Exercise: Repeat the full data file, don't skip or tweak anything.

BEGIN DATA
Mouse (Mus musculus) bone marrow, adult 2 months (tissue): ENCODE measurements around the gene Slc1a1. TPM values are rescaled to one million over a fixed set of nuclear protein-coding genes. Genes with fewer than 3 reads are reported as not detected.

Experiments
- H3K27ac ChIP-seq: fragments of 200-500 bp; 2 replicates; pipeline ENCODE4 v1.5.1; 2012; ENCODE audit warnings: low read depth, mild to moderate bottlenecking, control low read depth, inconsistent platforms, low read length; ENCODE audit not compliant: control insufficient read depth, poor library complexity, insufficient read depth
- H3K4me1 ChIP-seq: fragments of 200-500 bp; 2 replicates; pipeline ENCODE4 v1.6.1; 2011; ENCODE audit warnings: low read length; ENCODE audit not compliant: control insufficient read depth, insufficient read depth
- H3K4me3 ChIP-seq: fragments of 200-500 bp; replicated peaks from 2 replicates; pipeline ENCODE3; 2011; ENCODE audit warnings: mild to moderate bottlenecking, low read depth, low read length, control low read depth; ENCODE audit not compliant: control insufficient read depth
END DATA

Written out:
Mouse (Mus musculus) bone marrow, adult 2 months (tissue): ENCODE measurements around the gene Slc1a1. TPM values are rescaled to one million over a fixed set of nuclear protein-coding genes. Genes with fewer than 3 reads are reported as not detected.

Experiments
- H3K27ac ChIP-seq: fragments of 200-500 bp; 2 replicates; pipeline ENCODE4 v1.5.1; 2012; ENCODE audit warnings: low read depth, mild to moderate bottlenecking, control low read depth, inconsistent platforms, low read length; ENCODE audit not compliant: control insufficient read depth, poor library complexity, insufficient read depth
- H3K4me1 ChIP-seq: fragments of 200-500 bp; 2 replicates; pipeline ENCODE4 v1.6.1; 2011; ENCODE audit warnings: low read length; ENCODE audit not compliant: control insufficient read depth, insufficient read depth
- H3K4me3 ChIP-seq: fragments of 200-500 bp; replicated peaks from 2 replicates; pipeline ENCODE3; 2011; ENCODE audit warnings: mild to moderate bottlenecking, low read depth, low read length, control low read depth; ENCODE audit not compliant: control insufficient read depth